Mad Men-scaping

by Josh on August 16, 2011 · 9 comments

in Bathroom,Journal

Multiple choice: What do I have in common with style icon of the moment, Don Draper, the fictional 60’s ad executive of AMC’s drama Mad Men?

Yeah, it’s the shave. - I'm like Don Draper on Mad Men minus the looks, charm, style, talent, and sex life But for me, shaving like a Mad Man is as much a matter of economy as it is style. That’s because the double-edged safety razor dates to the era before the “give away the razor, sell the blades” business model and the blade-count arms race that define this market today.

An all-metal safety razor and quality badger-hair shaving brush are things that men only needed to buy once–or at worst once in a long while. In fact, I’m pretty certain I could be shaving with my grandfather’s safety razor today if I’d had the sense to take it 15 years ago when he was giving away some of his things. Meanwhile, the rechargeable electric razor I was using at that time went in the trash years ago.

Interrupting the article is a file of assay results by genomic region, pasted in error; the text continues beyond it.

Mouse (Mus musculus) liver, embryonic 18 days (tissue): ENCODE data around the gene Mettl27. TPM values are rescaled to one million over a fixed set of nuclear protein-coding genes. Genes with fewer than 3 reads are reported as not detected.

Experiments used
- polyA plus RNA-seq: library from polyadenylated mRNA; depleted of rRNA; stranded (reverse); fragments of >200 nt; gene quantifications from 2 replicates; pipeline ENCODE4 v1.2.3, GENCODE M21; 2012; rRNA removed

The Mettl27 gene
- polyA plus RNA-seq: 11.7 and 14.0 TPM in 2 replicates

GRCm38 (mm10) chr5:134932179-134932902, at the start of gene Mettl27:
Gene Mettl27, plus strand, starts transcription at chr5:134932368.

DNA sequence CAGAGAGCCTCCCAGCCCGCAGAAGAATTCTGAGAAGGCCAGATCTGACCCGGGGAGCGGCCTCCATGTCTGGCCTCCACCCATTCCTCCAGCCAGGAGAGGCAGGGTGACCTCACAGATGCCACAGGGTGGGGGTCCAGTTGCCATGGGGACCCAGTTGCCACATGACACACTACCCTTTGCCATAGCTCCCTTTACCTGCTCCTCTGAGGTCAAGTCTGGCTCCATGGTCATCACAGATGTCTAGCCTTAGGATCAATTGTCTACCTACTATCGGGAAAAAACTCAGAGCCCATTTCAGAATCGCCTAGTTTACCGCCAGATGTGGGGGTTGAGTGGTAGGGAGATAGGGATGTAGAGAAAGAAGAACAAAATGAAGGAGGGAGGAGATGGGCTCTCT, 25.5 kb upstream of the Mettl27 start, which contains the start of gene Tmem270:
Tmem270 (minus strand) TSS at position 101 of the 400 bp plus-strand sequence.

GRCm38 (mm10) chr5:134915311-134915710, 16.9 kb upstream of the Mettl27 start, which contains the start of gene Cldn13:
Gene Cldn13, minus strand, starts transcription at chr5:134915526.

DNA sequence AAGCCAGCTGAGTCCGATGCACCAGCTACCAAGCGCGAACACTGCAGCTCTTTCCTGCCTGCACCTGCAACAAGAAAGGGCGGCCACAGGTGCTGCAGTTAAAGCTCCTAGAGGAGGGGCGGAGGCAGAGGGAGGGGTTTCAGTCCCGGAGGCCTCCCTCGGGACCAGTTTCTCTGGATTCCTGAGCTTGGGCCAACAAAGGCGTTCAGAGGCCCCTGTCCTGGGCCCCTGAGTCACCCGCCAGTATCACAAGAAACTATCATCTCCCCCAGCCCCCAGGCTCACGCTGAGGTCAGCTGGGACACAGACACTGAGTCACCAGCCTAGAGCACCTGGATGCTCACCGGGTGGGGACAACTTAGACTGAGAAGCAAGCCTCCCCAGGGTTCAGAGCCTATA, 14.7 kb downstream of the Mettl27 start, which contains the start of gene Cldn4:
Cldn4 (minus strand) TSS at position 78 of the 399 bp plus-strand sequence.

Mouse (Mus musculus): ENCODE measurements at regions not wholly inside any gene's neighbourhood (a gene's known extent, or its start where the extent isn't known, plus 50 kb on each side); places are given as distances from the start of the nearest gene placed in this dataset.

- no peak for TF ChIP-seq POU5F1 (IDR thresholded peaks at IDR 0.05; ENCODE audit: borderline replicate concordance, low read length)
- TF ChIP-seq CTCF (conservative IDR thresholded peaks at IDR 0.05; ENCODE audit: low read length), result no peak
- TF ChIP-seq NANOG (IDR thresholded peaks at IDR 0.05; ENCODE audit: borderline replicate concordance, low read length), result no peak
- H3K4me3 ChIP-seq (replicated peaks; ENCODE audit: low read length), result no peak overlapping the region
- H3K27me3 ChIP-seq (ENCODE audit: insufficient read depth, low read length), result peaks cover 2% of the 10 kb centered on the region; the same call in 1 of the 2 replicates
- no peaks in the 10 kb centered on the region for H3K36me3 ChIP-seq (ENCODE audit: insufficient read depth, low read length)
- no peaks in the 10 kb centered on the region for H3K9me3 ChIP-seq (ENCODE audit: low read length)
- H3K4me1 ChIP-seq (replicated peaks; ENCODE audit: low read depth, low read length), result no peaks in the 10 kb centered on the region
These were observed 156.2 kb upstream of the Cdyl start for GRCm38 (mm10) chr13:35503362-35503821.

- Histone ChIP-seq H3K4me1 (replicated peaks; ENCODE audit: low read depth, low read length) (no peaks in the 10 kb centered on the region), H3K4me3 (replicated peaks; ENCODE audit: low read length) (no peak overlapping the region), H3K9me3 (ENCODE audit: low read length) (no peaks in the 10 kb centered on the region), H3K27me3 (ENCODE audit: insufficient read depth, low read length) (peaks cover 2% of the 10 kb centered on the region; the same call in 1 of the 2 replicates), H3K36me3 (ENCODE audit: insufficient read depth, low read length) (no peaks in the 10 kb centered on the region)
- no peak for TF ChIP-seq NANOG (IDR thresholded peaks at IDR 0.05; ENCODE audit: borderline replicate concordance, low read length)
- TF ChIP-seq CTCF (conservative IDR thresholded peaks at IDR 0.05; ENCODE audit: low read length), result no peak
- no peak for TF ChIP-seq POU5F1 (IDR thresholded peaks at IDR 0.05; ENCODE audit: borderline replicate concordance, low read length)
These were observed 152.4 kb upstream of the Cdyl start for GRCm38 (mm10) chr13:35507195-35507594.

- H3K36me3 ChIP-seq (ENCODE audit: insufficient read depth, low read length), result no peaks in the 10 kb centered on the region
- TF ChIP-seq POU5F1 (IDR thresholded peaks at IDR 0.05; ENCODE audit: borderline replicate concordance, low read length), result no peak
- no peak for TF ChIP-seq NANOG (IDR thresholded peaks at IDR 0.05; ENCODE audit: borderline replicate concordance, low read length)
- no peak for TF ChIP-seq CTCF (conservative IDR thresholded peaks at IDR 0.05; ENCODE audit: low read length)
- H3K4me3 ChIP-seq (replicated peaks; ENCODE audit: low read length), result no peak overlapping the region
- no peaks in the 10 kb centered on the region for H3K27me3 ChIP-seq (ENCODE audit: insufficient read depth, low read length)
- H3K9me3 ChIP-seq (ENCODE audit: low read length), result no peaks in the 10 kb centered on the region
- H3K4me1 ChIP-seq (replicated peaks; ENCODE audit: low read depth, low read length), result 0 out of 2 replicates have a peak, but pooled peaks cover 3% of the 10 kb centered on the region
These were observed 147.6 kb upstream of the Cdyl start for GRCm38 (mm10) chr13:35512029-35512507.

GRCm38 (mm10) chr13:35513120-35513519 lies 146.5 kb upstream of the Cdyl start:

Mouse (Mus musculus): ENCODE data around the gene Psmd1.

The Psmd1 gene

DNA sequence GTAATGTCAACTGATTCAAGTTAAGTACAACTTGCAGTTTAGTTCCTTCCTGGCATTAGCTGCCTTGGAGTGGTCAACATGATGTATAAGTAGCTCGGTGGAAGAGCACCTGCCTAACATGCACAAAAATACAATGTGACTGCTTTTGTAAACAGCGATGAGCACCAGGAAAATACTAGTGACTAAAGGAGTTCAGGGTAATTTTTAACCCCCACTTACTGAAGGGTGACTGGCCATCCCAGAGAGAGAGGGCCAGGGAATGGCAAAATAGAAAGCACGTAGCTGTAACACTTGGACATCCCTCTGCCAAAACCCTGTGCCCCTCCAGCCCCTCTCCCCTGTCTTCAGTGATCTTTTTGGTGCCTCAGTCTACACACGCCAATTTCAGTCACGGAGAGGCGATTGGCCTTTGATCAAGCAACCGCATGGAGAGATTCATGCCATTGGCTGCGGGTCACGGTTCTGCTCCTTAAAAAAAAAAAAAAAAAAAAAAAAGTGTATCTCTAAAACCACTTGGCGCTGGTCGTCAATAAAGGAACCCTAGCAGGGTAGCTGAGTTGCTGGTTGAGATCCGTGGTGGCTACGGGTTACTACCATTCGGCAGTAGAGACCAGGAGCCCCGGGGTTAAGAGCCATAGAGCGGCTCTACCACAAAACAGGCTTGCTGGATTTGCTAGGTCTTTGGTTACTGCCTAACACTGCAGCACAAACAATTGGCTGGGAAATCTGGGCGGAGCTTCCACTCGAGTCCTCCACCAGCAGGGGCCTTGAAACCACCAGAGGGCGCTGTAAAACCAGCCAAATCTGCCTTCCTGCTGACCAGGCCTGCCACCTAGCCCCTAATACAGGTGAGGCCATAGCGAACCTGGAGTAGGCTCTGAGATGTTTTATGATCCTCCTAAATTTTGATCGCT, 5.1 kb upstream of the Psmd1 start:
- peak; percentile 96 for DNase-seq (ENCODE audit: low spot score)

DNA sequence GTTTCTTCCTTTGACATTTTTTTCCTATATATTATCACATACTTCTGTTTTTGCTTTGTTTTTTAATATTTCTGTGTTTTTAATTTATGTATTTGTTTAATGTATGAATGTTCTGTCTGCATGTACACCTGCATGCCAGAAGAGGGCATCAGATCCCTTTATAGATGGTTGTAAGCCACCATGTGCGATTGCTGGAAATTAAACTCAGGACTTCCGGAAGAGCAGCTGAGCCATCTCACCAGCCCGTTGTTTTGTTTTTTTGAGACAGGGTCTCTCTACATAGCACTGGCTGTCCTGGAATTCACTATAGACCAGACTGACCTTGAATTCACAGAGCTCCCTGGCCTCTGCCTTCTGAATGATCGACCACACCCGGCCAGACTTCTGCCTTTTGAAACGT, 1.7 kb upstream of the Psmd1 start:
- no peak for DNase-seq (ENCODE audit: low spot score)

Shaving kit So just how thrifty is Don Draper’s shave? Here’s how my costs compare to a contemporary cartridge razor:

My shaving gear

  • Vintage Gillette razor and badger brush from Junk Bonanza: $15
  • 100 Shark stainless double-edge razor blades: $17
  • Proraso aloe & green tea shaving soap: $9
  • chrome razor stand: $20

Total: $61

Contemporary cartridge razor

I have had my shaving kit for 10 months and I haven’t used up any of it. The 100-pack of blades will easily last 2 years at my current rate of consumption. Even if each cartridge razor lasted 4 times longer than a double edged blade, I would need to spend $84+ to get the same number of shaves I can get from $17 of safety razor blades.

The double edge blades also use much less packaging, are much simpler to produce, and yield a much smaller volume of waste. That means this is one instance in which the thrifty choice happens to be the green choice, too.

“That’s all great, Josh,” you’ll say, “but how well does this old razor work?”

Absolutely fine. After all, how much technology does it really take to cut hair? (I don’t see hair stylists using 5-blade cartridge scissors.) A razor that is sharp–no matter how many blades it has–is the most important part of getting a close, safe shave. Because my blades cost only $.17 apiece, I change them frequently so I’m always shaving with a sharp blade.

A closing confession
When I bought bought my vintage razor and badger brush I wasn’t really sure I would use them. I just thought they would look great on my bathroom shelf. And they do. But I also found out that if I ignored the modern day Don Drapers pushing expensive high-tech disposable cartridge razors, an old-school shave can be close, classy, green, and wonderfully cheap.

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